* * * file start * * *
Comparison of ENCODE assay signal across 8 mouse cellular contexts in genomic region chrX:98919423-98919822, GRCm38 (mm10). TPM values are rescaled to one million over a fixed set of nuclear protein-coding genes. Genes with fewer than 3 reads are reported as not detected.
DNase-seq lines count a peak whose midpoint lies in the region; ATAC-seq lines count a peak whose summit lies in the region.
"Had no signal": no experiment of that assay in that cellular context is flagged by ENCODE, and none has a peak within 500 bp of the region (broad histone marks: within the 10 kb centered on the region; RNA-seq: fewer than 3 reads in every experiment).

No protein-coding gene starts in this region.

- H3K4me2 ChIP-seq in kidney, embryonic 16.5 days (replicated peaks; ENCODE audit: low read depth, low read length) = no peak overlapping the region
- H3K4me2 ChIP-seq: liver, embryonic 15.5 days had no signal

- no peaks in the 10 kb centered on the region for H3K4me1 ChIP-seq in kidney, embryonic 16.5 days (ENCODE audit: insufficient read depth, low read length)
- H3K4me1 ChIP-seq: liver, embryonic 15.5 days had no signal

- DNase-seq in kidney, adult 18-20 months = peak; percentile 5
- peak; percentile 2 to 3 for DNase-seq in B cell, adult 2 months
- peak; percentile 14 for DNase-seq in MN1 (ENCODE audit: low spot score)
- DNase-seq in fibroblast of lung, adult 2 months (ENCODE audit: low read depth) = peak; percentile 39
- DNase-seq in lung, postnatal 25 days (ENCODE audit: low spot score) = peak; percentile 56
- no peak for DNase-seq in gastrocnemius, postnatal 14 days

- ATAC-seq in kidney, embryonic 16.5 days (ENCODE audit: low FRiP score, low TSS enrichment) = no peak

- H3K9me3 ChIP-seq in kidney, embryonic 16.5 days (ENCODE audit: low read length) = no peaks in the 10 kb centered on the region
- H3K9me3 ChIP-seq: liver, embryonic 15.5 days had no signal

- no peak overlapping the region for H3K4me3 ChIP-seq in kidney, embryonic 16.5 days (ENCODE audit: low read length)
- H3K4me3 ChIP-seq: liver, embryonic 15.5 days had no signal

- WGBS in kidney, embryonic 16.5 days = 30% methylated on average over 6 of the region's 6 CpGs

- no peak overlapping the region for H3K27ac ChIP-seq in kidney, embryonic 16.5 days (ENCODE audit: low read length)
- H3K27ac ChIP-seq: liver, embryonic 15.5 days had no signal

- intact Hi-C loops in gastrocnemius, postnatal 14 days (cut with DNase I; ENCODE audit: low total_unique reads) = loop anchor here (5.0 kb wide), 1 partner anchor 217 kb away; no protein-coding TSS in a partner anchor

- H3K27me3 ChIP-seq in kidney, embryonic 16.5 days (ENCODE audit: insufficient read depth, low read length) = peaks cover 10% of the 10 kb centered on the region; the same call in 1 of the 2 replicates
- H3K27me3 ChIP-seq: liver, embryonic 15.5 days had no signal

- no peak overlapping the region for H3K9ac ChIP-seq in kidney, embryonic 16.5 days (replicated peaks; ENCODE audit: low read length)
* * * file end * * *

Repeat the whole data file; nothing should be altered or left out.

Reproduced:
Comparison of ENCODE assay signal across 8 mouse cellular contexts in genomic region chrX:98919423-98919822, GRCm38 (mm10). TPM values are rescaled to one million over a fixed set of nuclear protein-coding genes. Genes with fewer than 3 reads are reported as not detected.
DNase-seq lines count a peak whose midpoint lies in the region; ATAC-seq lines count a peak whose summit lies in the region.
"Had no signal": no experiment of that assay in that cellular context is flagged by ENCODE, and none has a peak within 500 bp of the region (broad histone marks: within the 10 kb centered on the region; RNA-seq: fewer than 3 reads in every experiment).

No protein-coding gene starts in this region.

- H3K4me2 ChIP-seq in kidney, embryonic 16.5 days (replicated peaks; ENCODE audit: low read depth, low read length) = no peak overlapping the region
- H3K4me2 ChIP-seq: liver, embryonic 15.5 days had no signal

- no peaks in the 10 kb centered on the region for H3K4me1 ChIP-seq in kidney, embryonic 16.5 days (ENCODE audit: insufficient read depth, low read length)
- H3K4me1 ChIP-seq: liver, embryonic 15.5 days had no signal

- DNase-seq in kidney, adult 18-20 months = peak; percentile 5
- peak; percentile 2 to 3 for DNase-seq in B cell, adult 2 months
- peak; percentile 14 for DNase-seq in MN1 (ENCODE audit: low spot score)
- DNase-seq in fibroblast of lung, adult 2 months (ENCODE audit: low read depth) = peak; percentile 39
- DNase-seq in lung, postnatal 25 days (ENCODE audit: low spot score) = peak; percentile 56
- no peak for DNase-seq in gastrocnemius, postnatal 14 days

- ATAC-seq in kidney, embryonic 16.5 days (ENCODE audit: low FRiP score, low TSS enrichment) = no peak

- H3K9me3 ChIP-seq in kidney, embryonic 16.5 days (ENCODE audit: low read length) = no peaks in the 10 kb centered on the region
- H3K9me3 ChIP-seq: liver, embryonic 15.5 days had no signal

- no peak overlapping the region for H3K4me3 ChIP-seq in kidney, embryonic 16.5 days (ENCODE audit: low read length)
- H3K4me3 ChIP-seq: liver, embryonic 15.5 days had no signal

- WGBS in kidney, embryonic 16.5 days = 30% methylated on average over 6 of the region's 6 CpGs

- no peak overlapping the region for H3K27ac ChIP-seq in kidney, embryonic 16.5 days (ENCODE audit: low read length)
- H3K27ac ChIP-seq: liver, embryonic 15.5 days had no signal

- intact Hi-C loops in gastrocnemius, postnatal 14 days (cut with DNase I; ENCODE audit: low total_unique reads) = loop anchor here (5.0 kb wide), 1 partner anchor 217 kb away; no protein-coding TSS in a partner anchor

- H3K27me3 ChIP-seq in kidney, embryonic 16.5 days (ENCODE audit: insufficient read depth, low read length) = peaks cover 10% of the 10 kb centered on the region; the same call in 1 of the 2 replicates
- H3K27me3 ChIP-seq: liver, embryonic 15.5 days had no signal

- no peak overlapping the region for H3K9ac ChIP-seq in kidney, embryonic 16.5 days (replicated peaks; ENCODE audit: low read length)